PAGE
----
Recent developments and new frontiers in childhood arterial ischemic stroke.

Mackay, Mark T; Steinlin, Maja (2019). Recent developments and new frontiers in childhood arterial ischemic stroke. International journal of stroke, 14(1), pp. 32-43. SAGE 10.1177/1747493018790064

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This review will discuss important developments in childhood arterial ischemic stroke over the past decade, focusing on improved understanding of the causes, consequences, and targets for intervention. Risk factors for childhood arterial ischemic stroke are different to adults. Infections, particularly herpes group viruses, are important precipitants for stroke. Non-atherosclerotic arteriopathies are the most common cause of childhood arterial ischemic stroke and an important predictor of recurrent events. Recent advances include the identification of serum biomarkers for inflammation and endothelial injury, and imaging biomarkers to monitor for vascular progression. Multicenter trials of immunotherapies in focal cerebral arteriopathies are currently in development. Recognition of clinical and radiological phenotypic patterns has facilitated the discovery of multisystem disorders associated with arterial ischemic stroke including ACTA2 arteriopathy and adenosine deaminase 2 deficiency. Identification of these Mendelian disorders provide insights into genetic mechanisms of disease and have implications for medical and surgical management. In contrast to adults, there are long diagnostic delays in childhood arterial ischemic stroke. Refinement of pediatric Code Stroke protocols and clinical decision support tools are essential to improve diagnostic certainty and improve access to reperfusion therapies. Children do not recover better than adults following arterial ischemic stroke, with more than half of survivors having long-term impairments. The physical, cognitive, and behavioral consequences of childhood arterial ischemic stroke are increasingly reported but further research is required to understand their impact on participation, quality of life, psychosocial, and family functioning. Longitudinal studies and the use of advanced imaging techniques, to understand neurobiological correlates of functional reorganization, are essential to developing targeted intervention strategies to facilitate recovery.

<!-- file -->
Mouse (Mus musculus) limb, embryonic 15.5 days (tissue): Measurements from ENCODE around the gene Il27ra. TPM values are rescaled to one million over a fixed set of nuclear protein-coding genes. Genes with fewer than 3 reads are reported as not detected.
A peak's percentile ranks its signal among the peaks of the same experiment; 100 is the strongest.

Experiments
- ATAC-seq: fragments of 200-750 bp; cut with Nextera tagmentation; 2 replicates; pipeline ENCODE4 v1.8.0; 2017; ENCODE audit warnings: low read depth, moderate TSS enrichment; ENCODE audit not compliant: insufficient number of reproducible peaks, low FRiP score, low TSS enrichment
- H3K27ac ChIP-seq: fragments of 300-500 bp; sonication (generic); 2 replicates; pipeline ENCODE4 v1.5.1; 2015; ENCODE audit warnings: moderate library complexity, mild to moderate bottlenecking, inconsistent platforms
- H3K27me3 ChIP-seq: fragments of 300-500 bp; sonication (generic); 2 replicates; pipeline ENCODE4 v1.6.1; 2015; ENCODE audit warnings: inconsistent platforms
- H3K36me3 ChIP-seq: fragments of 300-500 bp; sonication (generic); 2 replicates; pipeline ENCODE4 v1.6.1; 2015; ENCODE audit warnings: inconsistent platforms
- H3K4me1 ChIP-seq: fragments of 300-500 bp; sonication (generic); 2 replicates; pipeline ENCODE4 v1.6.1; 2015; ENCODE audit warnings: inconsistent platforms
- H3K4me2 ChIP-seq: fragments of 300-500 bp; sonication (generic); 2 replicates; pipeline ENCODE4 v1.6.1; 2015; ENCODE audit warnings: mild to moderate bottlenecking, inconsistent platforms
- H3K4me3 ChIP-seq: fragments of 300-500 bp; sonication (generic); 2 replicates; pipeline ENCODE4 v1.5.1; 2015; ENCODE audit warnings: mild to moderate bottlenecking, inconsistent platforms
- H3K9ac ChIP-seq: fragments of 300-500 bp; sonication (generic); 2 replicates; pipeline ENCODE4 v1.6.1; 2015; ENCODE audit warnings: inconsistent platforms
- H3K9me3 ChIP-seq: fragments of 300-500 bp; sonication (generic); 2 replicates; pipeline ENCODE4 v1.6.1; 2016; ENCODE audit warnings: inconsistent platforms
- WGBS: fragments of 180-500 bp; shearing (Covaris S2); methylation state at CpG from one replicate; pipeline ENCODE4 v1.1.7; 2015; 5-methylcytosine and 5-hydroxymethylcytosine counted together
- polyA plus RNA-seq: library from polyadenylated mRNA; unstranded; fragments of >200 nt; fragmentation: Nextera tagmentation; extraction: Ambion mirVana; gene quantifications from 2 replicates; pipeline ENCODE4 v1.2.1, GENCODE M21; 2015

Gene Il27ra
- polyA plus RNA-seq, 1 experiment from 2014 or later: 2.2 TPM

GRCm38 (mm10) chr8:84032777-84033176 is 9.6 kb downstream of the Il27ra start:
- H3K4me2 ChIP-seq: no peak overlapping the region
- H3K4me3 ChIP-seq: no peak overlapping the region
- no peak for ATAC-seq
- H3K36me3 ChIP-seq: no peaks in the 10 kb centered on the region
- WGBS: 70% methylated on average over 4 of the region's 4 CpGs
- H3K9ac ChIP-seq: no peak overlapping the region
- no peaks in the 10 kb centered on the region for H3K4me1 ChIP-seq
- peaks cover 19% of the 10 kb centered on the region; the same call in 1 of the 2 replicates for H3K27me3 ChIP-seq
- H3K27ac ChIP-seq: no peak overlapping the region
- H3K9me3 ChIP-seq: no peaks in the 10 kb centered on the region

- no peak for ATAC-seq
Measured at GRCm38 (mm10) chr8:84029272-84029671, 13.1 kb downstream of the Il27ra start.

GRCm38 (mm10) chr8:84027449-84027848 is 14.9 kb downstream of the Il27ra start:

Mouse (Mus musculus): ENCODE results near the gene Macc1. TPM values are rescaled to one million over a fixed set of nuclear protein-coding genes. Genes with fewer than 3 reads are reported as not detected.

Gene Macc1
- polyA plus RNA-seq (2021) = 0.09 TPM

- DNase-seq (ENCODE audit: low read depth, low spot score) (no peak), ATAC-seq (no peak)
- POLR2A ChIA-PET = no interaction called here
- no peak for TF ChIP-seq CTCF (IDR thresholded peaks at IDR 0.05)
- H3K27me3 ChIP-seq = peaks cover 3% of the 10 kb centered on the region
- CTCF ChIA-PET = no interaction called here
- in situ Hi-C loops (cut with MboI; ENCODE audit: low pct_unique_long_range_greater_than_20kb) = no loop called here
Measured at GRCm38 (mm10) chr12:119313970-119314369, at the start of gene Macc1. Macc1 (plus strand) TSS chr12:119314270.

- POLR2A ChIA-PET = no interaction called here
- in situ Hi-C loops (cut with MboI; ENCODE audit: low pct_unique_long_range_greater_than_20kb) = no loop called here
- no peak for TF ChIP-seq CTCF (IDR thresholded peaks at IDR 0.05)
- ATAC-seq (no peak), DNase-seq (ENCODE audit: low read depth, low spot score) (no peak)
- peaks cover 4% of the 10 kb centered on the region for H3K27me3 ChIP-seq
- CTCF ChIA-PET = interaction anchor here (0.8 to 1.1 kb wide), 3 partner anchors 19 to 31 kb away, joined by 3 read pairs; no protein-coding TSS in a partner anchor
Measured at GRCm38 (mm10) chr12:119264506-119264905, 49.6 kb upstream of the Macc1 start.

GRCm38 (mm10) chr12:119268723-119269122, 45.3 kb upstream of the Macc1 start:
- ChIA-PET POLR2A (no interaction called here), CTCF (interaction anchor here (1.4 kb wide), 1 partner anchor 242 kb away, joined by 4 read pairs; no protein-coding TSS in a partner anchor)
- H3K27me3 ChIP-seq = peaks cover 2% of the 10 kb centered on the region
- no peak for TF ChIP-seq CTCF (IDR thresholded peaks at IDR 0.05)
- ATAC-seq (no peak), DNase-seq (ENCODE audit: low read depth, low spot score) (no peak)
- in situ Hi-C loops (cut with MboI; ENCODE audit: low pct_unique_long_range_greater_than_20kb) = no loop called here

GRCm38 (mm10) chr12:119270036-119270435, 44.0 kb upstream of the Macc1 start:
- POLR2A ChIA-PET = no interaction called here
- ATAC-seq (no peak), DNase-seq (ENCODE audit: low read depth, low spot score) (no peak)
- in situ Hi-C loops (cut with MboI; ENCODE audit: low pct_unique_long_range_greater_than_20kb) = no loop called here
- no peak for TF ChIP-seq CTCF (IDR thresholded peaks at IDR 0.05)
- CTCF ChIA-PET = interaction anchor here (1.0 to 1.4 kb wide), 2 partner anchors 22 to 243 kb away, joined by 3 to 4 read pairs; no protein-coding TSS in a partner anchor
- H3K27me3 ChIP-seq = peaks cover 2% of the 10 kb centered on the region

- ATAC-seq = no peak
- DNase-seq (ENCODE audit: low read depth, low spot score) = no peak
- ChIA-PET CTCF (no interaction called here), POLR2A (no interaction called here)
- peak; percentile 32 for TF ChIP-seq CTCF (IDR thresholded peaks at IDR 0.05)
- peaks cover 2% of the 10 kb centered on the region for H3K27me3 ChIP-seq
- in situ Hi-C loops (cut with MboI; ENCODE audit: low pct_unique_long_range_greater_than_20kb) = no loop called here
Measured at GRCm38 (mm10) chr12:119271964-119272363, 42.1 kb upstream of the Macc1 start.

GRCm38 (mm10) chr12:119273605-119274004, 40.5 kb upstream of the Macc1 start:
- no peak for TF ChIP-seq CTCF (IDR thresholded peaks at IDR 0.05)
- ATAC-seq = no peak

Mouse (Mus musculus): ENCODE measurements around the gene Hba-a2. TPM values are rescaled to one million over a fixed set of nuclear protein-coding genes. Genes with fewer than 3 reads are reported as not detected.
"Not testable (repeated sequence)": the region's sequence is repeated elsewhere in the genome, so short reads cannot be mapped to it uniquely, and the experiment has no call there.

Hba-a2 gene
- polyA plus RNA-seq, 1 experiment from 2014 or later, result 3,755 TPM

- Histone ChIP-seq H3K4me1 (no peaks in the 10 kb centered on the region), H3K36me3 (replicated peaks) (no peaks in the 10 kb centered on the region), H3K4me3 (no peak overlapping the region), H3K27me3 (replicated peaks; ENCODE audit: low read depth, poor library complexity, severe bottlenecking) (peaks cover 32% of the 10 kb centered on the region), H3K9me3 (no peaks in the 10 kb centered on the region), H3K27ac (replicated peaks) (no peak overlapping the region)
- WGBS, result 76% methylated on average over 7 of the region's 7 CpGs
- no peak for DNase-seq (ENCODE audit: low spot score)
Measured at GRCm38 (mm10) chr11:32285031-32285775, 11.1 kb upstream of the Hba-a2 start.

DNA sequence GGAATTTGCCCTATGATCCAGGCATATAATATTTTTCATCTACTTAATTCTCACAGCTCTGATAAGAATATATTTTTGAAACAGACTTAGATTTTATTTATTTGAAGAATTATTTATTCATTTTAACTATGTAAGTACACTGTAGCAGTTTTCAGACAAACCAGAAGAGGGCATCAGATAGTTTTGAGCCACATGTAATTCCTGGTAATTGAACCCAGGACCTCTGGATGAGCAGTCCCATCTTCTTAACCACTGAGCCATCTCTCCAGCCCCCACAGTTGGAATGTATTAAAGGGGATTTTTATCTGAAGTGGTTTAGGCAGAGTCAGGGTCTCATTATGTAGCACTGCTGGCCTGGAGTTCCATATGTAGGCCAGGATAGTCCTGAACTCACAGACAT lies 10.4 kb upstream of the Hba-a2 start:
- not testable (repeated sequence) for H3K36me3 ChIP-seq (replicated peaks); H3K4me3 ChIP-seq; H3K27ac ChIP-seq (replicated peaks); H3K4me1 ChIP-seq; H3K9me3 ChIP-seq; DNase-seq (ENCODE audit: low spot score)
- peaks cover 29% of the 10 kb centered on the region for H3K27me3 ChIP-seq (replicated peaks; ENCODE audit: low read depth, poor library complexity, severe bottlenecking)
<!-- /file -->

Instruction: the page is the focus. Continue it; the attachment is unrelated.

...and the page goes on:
Item Type:

Journal Article (Review Article)


04 Faculty of Medicine > Department of Gynaecology, Paediatrics and Endocrinology (DFKE) > Clinic of Paediatric Medicine

UniBE Contributor:

Steinlin, Maja


600 Technology > 610 Medicine & health








Karen Lidzba

Date Deposited:

20 Feb 2019 18:01

Last Modified:

28 Feb 2019 01:32

Publisher DOI:


PubMed ID:


Uncontrolled Keywords:

Cerebrovascular disease/stroke child emergency genetics outcome risk factors


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